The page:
First day shows bundle of nerves, excitement

Students gathered around Floyd Dryden Middle School early Tuesday morning, some standing in the rain outside, chatting with friends, others with an expression of wide-eyed nervousness.


Sixth graders tended to be more quiet on their first day of middle school, trying to take in the new building and new faces.

Eighth graders poked fun at friends heading down the wrong wing for class (generally, each grade is divided by wing).

Teachers seemed to be more thrilled to be back in school than students, but perhaps it is just the first week adjustment period.

Teaka Carro and Libby Harris started sixth grade at Floyd Dryden on Tuesday. They didn’t know what they were looking forward to, or what new things they were going to learn, but admitted music would probably be their favorite class this year because they were in it together.

Lacey Honsinger, Maddy Wyatt and Rylynn Pollow began the first day of their last year of middle school Tuesday and they’re already looking forward to the biggest middle school event — the eighth-grade dance.

As far as classes, the girls believe it will be business as usual.

“The same as last year but a little bit harder,” Pollow said.

They all said it was rather difficult to get up for school that morning.

Principal Tom Milliron was abuzz with excitement as he greeted each student by name and began to learn the incoming sixth-graders’ names.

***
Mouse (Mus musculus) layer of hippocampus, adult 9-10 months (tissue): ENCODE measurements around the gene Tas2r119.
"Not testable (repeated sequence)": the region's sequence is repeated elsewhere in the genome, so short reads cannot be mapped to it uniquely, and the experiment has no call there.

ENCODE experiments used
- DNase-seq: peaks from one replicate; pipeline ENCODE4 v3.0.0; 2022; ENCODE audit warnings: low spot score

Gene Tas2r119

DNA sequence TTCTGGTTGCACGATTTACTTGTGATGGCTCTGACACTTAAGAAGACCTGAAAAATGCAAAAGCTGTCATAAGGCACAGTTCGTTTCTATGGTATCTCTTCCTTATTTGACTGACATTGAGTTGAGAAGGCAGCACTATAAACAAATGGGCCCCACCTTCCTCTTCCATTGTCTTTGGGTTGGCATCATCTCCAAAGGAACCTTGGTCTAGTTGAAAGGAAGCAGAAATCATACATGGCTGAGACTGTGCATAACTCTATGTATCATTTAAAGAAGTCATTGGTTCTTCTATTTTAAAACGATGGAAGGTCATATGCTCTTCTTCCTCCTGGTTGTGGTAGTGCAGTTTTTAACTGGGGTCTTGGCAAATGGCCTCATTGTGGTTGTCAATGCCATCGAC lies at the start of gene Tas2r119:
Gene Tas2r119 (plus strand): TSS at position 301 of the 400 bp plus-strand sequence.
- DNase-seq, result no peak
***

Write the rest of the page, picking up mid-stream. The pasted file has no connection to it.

“This is one of the top three days of the year,” Milliron said. “This day, the eighth-grade dance — the culmination of the middle school experience — and the third most exciting day is the eighth-grade promotion.”

Milliron said the biggest challenge for the sixth graders will be learning how to open their combination lockers, though as fifth graders they were encouraged to practice over the summer.

“They all walk in here going ‘wow this school is so big,’” he said. “A couple of weeks later it’s not so big.”

Patrice Helmar is student teaching at Floyd Dryden for a Master of Arts in teaching degree this year with eighth-grade language arts teacher George Gress. She said she is looking forward to the experience and getting to know the students.

“You get nervous just like when you’re a student,” Helmar said of her first day student teaching. “I think everybody is excited and nervous. This is kind of the honeymoon period for students.”

Gress is glad to be back in action.

“What I always look forward to is what they can do,” Gress said.

He likes to learn who the climbers are, artists, X Games enthusiasts — their interests.

“Also what they don’t know is that’s going to turn into pieces of writing,” Gress said. “They seem polite, but nervous. This will last about a week.”

He is looking forward to teaching his favorite unit, which he starts the year off with. It involves a set of various kinds of writing that are “experiential.”

“The writing lets us build a sense of community,” Gress said. “One of the challenges we always face is the business of building community and working to eliminate bullying.”
He said the writing helps students be comfortable with themselves and gives them a safe space to express themselves.

School started for grades 1-12 on Tuesday. On Monday, kindergarteners will strap on their backpacks and take on their first first day of school. A day later, preschoolers will get their turn.

• Contact reporter Sarah Day at 523-2279 or at


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